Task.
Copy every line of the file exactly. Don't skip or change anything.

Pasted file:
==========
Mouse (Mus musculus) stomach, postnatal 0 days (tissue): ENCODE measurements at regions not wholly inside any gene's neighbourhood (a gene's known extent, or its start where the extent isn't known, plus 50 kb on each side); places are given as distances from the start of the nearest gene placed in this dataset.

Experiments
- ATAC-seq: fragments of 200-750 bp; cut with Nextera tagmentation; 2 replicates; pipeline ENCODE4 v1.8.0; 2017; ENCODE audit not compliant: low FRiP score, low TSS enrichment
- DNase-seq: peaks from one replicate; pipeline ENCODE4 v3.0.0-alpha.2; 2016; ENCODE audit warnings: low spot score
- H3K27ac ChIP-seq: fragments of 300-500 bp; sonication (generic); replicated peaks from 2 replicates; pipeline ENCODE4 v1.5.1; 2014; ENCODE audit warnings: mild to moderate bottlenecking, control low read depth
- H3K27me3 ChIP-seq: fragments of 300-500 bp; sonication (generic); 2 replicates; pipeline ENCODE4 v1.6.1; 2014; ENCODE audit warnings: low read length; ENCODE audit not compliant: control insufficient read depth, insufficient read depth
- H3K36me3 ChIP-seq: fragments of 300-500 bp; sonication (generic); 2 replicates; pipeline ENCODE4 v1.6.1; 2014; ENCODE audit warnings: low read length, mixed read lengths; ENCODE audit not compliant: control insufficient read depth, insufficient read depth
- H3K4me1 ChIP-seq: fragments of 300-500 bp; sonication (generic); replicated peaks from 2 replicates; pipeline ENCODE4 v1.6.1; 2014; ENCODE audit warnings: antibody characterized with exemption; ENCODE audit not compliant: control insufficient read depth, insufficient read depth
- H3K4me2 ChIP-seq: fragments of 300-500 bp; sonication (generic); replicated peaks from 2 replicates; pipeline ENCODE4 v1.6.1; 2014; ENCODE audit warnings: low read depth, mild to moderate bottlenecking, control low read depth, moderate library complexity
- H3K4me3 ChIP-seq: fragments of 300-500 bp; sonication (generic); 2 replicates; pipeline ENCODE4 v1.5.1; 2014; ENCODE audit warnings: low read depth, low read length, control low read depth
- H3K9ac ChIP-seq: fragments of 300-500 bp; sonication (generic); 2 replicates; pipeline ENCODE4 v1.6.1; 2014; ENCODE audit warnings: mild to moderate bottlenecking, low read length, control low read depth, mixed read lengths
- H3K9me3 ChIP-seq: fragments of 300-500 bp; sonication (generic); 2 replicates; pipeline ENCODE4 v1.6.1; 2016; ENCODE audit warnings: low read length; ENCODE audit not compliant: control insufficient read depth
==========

Mouse (Mus musculus) stomach, postnatal 0 days (tissue): ENCODE measurements at regions not wholly inside any gene's neighbourhood (a gene's known extent, or its start where the extent isn't known, plus 50 kb on each side); places are given as distances from the start of the nearest gene placed in this dataset.

Experiments
- ATAC-seq: fragments of 200-750 bp; cut with Nextera tagmentation; 2 replicates; pipeline ENCODE4 v1.8.0; 2017; ENCODE audit not compliant: low FRiP score, low TSS enrichment
- DNase-seq: peaks from one replicate; pipeline ENCODE4 v3.0.0-alpha.2; 2016; ENCODE audit warnings: low spot score
- H3K27ac ChIP-seq: fragments of 300-500 bp; sonication (generic); replicated peaks from 2 replicates; pipeline ENCODE4 v1.5.1; 2014; ENCODE audit warnings: mild to moderate bottlenecking, control low read depth
- H3K27me3 ChIP-seq: fragments of 300-500 bp; sonication (generic); 2 replicates; pipeline ENCODE4 v1.6.1; 2014; ENCODE audit warnings: low read length; ENCODE audit not compliant: control insufficient read depth, insufficient read depth
- H3K36me3 ChIP-seq: fragments of 300-500 bp; sonication (generic); 2 replicates; pipeline ENCODE4 v1.6.1; 2014; ENCODE audit warnings: low read length, mixed read lengths; ENCODE audit not compliant: control insufficient read depth, insufficient read depth
- H3K4me1 ChIP-seq: fragments of 300-500 bp; sonication (generic); replicated peaks from 2 replicates; pipeline ENCODE4 v1.6.1; 2014; ENCODE audit warnings: antibody characterized with exemption; ENCODE audit not compliant: control insufficient read depth, insufficient read depth
- H3K4me2 ChIP-seq: fragments of 300-500 bp; sonication (generic); replicated peaks from 2 replicates; pipeline ENCODE4 v1.6.1; 2014; ENCODE audit warnings: low read depth, mild to moderate bottlenecking, control low read depth, moderate library complexity
- H3K4me3 ChIP-seq: fragments of 300-500 bp; sonication (generic); 2 replicates; pipeline ENCODE4 v1.5.1; 2014; ENCODE audit warnings: low read depth, low read length, control low read depth
- H3K9ac ChIP-seq: fragments of 300-500 bp; sonication (generic); 2 replicates; pipeline ENCODE4 v1.6.1; 2014; ENCODE audit warnings: mild to moderate bottlenecking, low read length, control low read depth, mixed read lengths
- H3K9me3 ChIP-seq: fragments of 300-500 bp; sonication (generic); 2 replicates; pipeline ENCODE4 v1.6.1; 2016; ENCODE audit warnings: low read length; ENCODE audit not compliant: control insufficient read depth